The potentially alarming thing about receiving a higher education is that it could lead you to believe that knowledge, in all its forms, is only accessible at an insitution for which you've willingly handed over thousands and thousands of dollars a year, whereas I take the opposite tack -- that the truest forms of insight come from the people and places you'd least expect, and the wisdom gained costs less than the price of a large-size Coke.
Take Jack Nicholson. He was interviewed by Esquire a year or so ago, and he said something that's been rolling around in my head ever since. (Kind of like what the narrator of The Great Gatsby says in his opening line.) It went something like this:
"I want my kids to know that it's okay to be happy, that you don't have to keep creating imaginary problems for yourself."
A very simple statement. But it seems (to me) to point at something that is rarely discussed in popular culture.
I may have blogged on this before, and if so, my apologizes, but it may be worth reiterating. (Or, it may not. If you're bored by all or part of this latest diatribe, I am once again pleased to redirect you to www.awfulplasticsurgery.com or www.frankstallone.com. Always good times to be found there. )
The western culture, which is the most highly advanced and successful in the history of the known galaxy, giving even Superman's home planet of Krypton a run for its money, is also filled to bursting with the biggest, loudest, most whiniest whiners in the world.
Why is that?
Is it because we're conditioned to think that way? Look at the multiple assortments of TV talk shows that blanket the airwaves; dive into your local bookstore and head on over to the 'self-help' section and check out how many books there are that will tell you that there is something really, really wrong with you, and you better fork over twenty, twenty-five bucks to have the super-slick author on the back-cover tell you the real deal.
Do we have all of these endless neuroses simply because everybody is telling us that we do?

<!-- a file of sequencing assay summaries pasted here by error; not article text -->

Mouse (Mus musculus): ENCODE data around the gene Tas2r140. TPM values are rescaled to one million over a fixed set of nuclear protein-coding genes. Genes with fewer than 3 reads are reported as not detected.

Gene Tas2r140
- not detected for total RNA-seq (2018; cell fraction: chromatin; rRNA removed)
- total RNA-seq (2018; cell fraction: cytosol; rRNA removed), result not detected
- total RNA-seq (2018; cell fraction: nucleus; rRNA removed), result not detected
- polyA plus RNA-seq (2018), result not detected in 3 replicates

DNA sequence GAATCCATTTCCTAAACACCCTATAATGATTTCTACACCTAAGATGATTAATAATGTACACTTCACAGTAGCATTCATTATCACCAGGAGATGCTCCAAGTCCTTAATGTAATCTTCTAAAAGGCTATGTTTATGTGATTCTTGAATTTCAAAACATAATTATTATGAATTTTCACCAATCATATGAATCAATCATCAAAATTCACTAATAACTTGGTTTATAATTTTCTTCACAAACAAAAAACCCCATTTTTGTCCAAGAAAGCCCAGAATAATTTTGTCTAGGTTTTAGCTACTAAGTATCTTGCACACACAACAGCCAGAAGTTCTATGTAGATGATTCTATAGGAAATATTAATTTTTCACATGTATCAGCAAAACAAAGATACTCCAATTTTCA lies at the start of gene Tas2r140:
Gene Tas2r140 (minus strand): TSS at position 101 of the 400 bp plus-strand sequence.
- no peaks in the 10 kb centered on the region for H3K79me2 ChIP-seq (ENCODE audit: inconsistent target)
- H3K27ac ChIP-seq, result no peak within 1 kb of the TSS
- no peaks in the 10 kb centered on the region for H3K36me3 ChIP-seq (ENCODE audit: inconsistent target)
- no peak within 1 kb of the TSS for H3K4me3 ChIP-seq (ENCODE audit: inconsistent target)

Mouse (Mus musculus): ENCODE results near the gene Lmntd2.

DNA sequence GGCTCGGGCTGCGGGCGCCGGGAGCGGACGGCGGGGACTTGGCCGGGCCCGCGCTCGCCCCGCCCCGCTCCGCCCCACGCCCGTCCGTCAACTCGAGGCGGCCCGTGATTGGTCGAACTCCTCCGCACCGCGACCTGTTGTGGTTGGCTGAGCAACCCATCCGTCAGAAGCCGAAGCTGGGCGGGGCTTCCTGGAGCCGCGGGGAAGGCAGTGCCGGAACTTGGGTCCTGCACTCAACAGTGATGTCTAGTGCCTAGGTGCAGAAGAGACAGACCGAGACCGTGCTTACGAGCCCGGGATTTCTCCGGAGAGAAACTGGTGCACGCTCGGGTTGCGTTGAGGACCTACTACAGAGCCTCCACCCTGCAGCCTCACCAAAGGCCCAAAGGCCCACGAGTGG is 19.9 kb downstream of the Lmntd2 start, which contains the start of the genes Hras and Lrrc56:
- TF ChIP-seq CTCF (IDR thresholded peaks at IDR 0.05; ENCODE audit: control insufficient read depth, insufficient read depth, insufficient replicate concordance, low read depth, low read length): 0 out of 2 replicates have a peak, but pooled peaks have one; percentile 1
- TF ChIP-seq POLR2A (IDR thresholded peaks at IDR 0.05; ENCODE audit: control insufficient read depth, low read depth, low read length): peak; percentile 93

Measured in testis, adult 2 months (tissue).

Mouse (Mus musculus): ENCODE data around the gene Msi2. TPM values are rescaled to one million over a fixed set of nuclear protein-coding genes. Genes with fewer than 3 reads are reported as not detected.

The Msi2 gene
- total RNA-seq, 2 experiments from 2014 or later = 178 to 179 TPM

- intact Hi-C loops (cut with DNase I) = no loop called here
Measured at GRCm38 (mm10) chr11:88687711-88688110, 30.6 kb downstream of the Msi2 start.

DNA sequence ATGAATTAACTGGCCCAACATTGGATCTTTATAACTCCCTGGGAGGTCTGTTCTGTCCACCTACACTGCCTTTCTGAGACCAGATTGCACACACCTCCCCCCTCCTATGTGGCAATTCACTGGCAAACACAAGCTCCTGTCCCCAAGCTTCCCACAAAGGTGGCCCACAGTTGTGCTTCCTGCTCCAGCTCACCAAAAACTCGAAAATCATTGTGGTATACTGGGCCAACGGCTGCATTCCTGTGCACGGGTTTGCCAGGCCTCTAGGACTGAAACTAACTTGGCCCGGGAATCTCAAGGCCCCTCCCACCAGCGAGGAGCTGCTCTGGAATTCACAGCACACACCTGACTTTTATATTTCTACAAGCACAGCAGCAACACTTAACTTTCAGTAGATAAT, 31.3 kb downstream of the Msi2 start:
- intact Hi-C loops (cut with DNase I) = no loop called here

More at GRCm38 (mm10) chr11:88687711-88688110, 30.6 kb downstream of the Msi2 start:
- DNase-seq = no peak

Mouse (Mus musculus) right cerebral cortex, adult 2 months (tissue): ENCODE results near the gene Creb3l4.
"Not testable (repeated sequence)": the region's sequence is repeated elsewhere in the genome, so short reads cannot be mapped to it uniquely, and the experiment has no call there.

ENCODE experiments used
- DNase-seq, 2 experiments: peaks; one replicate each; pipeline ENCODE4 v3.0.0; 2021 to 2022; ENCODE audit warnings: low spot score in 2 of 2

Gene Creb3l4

But here in Cambodia, there aren't any self-help books. There aren't any Oprahs. There are, in the entire country, twelve psychiatrist. Twelve. For a country that, within my lifetime, saw upwards of two million people beaten and shot and starved to death in forced labor camps that rival the Nazis for cruelty and human suffering.
I'm not saying this is a good thing, having only twelve psychiatrists; if anything, it's a little scary, the lack of mental-health facilities that exist here, in a place devastated by decades of war and oppression and occupation.
But you know what?
People are living.
They are getting married.
They are having families.
Life is going on.
I think we do what we're told to do, and our western media and culture tells us that we have a lot of problems, and we have to work through them, and we have to come to a sense of closure, and we have to identify this and that and this and the other thing before we do.
Maybe all true.
But maybe Jack Nicholson, wise old sage that this Joker is, has at least the thread of something more tangible and practical.
It's okay to be happy. It's okay to chill, to live, to move forward. You don't have to navel-gaze and invent reasons for why you should be depressed.
You can sing and dance and crack jokes and not be ashamed. You can shimmer.
If you want to.